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What is the Difference Between a Felony and Misdemeanor Los Angeles DUI?

by admin   Sep 03, 2017   Filed Under: Uncategorized

Many people do not know how to explain the difference between a felony and a misdemeanor. This is a common question when facing a Driving Under the Influence (DUI) charge. This can vary to some extent from state to state. Here we will focus on the specific differences between the two crimes in Los Angeles. If accused of a DUI, you’ll need a DUI attorney to help you.

In looking closely at the California Vehicle Code, we can see how it clearly outlines kinds of unlawful behavior might very well result in a DUI conviction in the state of California. It is unlawful for a person who is under the influence of any kind of alcoholic beverage, or drug, or beverage and drug to operate any kind of vehicle in the state of California, as described in California Vehicle Code §23152.

It is also unlawful for anyone to drive a vehicle, while under the effects or influence of any kind of alcoholic beverage, drug, or under the effects of both, and at the same time, do any action or act that is prohibited or forbidden by law, or neglect or ignore any sort of duty set forth by the law involved in the practice of driving a vehicle, which act, action or neglect proximately results in or causes bodily injury to anyone other than the person driving the vehicle, as described in California Vehicle Code §23153

In essence, both California Vehicle Code §23152 and California Vehicle Code §23153 are statutes that outline the same sort of unlawful act. A felony has many more additional elements. In the section that follows, we will take a close look at the elements so that we may fully understand the difference between a felony and a misdemeanor.

The Misdemeanor DUI described in California Vehicle Code §23152 states that:

1. A person must be under the influence of alcohol, drugs, or even both; and
2. Operating or driving a vehicle.

In order to prove that someone is guilty of a misdemeanor DUI, the Prosecutors must be able to prove that both of the elements described above are beyond a reasonable doubt. If someone is simply driving but he or she is not under the influence of drugs, alcohol or even both, this person cannot be found guilty of a DUI offense. If someone who is simply under the influence of drugs, alcohol or even both, but he or she is not operating a vehicle, this person cannot be found guilty of a DUI. In order for a person to be convicted of a DUI offense, BOTH elements of being under the influence of drugs, alcohol or even both must be present. If only one of the elements is present, California Vehicle Code §23152 is not applicable.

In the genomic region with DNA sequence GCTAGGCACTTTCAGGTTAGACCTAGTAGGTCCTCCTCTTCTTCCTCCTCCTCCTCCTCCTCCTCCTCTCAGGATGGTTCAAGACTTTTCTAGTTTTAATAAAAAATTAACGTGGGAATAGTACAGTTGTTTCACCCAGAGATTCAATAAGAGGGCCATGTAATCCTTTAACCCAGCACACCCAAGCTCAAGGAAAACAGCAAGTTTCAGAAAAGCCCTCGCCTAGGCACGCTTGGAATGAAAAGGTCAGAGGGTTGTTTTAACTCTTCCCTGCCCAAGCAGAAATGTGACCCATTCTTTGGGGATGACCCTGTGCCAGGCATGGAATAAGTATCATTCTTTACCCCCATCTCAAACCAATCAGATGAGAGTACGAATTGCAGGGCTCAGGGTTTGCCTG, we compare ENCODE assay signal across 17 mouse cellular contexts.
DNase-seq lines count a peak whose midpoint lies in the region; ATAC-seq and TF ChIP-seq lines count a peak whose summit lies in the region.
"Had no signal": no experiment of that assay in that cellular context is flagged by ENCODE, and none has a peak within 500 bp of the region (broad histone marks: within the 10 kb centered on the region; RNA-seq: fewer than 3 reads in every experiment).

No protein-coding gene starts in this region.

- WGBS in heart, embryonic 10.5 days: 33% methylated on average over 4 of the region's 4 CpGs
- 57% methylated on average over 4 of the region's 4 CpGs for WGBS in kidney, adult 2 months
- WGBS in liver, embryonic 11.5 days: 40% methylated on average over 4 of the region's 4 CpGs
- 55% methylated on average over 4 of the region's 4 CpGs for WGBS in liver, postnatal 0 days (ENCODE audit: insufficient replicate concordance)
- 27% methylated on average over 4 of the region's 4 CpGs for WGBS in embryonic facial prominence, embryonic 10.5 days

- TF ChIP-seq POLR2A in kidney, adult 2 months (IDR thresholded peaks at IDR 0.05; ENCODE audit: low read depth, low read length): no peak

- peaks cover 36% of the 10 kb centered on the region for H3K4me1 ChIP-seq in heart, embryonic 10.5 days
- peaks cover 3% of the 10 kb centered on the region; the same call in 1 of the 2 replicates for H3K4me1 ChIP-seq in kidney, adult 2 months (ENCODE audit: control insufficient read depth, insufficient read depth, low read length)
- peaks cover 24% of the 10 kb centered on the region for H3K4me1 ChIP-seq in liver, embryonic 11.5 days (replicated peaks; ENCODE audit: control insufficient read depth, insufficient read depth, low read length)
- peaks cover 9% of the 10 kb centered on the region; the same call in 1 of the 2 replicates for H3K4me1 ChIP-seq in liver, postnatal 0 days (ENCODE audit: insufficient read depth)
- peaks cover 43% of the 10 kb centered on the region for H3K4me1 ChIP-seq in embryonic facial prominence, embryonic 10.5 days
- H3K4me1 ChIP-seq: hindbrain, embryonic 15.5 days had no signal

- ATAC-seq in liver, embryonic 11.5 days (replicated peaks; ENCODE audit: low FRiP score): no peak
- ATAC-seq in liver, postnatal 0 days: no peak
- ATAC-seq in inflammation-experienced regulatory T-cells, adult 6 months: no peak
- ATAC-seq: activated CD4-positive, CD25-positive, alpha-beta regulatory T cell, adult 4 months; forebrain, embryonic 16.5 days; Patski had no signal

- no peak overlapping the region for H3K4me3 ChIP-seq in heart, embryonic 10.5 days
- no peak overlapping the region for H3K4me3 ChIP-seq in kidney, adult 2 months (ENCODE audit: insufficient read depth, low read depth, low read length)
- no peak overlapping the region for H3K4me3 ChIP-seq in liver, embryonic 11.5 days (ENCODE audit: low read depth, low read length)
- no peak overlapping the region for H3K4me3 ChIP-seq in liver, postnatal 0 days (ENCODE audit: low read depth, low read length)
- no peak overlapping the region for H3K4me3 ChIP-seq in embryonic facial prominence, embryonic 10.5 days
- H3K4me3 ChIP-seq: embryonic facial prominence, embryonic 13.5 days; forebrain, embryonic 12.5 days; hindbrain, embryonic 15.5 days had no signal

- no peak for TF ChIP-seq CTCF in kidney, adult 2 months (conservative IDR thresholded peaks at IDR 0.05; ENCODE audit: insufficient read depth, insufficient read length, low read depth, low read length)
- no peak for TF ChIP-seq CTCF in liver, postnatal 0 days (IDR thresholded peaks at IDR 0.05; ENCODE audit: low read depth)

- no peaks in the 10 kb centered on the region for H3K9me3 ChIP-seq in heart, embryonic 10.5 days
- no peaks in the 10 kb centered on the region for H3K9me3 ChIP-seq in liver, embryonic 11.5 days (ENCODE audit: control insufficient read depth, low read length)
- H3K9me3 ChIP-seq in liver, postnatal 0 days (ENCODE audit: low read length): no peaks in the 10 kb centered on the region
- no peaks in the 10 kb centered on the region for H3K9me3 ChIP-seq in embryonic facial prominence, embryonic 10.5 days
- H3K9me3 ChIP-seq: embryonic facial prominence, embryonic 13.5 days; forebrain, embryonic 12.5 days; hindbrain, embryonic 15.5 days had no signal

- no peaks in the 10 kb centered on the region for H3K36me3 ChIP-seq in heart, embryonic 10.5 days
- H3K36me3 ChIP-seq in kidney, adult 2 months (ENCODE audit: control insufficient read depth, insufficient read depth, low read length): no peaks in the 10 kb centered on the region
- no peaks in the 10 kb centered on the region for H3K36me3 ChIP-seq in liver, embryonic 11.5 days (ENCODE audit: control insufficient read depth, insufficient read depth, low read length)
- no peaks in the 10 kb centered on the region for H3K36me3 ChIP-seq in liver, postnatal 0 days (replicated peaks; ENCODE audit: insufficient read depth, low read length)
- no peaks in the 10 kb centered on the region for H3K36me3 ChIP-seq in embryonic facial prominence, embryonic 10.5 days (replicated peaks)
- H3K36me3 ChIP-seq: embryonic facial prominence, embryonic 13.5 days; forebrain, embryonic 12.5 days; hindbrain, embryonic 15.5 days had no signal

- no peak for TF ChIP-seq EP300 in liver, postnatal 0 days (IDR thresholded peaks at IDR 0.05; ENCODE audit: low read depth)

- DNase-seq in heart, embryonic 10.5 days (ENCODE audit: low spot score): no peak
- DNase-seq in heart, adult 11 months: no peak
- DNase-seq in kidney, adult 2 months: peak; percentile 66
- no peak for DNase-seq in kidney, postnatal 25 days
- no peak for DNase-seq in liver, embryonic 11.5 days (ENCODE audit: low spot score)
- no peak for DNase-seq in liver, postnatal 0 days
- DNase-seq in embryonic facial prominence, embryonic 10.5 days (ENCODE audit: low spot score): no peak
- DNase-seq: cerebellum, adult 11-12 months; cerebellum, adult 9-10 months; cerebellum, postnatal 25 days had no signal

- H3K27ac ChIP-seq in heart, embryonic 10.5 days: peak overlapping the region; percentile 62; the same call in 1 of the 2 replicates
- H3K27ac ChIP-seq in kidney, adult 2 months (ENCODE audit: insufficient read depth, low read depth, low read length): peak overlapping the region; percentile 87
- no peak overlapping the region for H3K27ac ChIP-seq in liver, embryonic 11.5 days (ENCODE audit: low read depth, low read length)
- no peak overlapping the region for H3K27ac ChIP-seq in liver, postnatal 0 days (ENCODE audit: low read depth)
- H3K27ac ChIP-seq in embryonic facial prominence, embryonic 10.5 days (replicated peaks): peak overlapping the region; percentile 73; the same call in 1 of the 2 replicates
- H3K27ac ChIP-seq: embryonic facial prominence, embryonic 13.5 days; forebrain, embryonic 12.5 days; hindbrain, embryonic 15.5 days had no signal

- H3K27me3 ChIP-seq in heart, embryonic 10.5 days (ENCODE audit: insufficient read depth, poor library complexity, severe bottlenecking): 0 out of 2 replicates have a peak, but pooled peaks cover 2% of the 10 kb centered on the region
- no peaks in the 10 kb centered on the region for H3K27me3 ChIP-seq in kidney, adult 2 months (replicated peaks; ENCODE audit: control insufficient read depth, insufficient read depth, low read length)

The Felony DUI described in California Vehicle Code §23153 states that:

1. A person must be under the influence of alcohol, drugs, or even both; and
2. Operating or driving a vehicle; and
3. Doing one of the following actions:

1. Driver or vehicle operator is doing any act or action prohibited or forbidden by law which proximately results in bodily injury to anyone other than the person driving or operating the vehicle
2. Driver or vehicle operator neglects any duty or responsibility imposed by law while driving or operating a vehicle which proximately results in bodily injury to anyone other than the person driving or operating the vehicle

For prosecutors to be able to charge a DUI offense as a felony, bodily injury to a person other than the person driving or operating the vehicle must have occurred as a result of the driver or person operating the vehicle’s actions. In addition, the injury in question needs to have been directly caused by an act, action or even neglect on by the person driving or operating the vehicle. If bodily injury does not occur to anyone other than the person driving or operating the vehicle, the person driving or operating the vehicle will probably be charged with a DUI offense, but it will not be a felony and simply a misdemeanor.
Having the proper arguments and forms of negotiation, a felony DUI conviction can be reduced to a misdemeanor offense. Nonetheless, experience, skillful strategy, and appropriate preparation are totally necessary. If you are convicted of felony DUI, you will face mandatory jail time, and it will be on your record permanently, and it may bring on more severe consequences with educational facilities and even with employers. If you ever face a DUI offense, be sure to consult with a Los Angeles based DUI lawyer before it is too late.